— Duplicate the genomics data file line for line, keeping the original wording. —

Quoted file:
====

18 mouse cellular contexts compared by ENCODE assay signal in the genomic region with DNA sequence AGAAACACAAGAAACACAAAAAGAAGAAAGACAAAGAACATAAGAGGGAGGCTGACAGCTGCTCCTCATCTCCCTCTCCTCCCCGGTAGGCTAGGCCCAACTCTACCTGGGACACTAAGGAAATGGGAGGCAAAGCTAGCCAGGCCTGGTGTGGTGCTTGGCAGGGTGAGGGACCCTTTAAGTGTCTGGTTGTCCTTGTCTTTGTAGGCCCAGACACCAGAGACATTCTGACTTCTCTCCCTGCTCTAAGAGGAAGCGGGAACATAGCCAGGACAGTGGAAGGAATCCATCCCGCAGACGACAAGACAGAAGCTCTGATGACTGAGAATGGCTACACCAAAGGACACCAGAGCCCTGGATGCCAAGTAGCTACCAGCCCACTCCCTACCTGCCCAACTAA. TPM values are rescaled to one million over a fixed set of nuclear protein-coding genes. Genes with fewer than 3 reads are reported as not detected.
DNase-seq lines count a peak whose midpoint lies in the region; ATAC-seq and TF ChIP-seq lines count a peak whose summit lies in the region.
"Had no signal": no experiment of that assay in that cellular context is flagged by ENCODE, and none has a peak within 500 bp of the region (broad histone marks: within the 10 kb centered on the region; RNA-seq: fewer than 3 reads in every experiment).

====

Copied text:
18 mouse cellular contexts compared by ENCODE assay signal in the genomic region with DNA sequence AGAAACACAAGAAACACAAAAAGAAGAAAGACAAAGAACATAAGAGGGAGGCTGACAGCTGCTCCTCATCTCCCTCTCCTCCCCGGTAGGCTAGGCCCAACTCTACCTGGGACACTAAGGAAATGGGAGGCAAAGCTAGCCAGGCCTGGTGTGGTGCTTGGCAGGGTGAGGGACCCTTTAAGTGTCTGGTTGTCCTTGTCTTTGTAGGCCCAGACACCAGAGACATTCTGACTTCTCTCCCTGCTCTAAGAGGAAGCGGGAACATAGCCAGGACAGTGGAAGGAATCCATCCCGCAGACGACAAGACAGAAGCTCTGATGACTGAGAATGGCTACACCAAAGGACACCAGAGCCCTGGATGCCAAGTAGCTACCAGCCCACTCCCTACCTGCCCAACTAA. TPM values are rescaled to one million over a fixed set of nuclear protein-coding genes. Genes with fewer than 3 reads are reported as not detected.
DNase-seq lines count a peak whose midpoint lies in the region; ATAC-seq and TF ChIP-seq lines count a peak whose summit lies in the region.
"Had no signal": no experiment of that assay in that cellular context is flagged by ENCODE, and none has a peak within 500 bp of the region (broad histone marks: within the 10 kb centered on the region; RNA-seq: fewer than 3 reads in every experiment).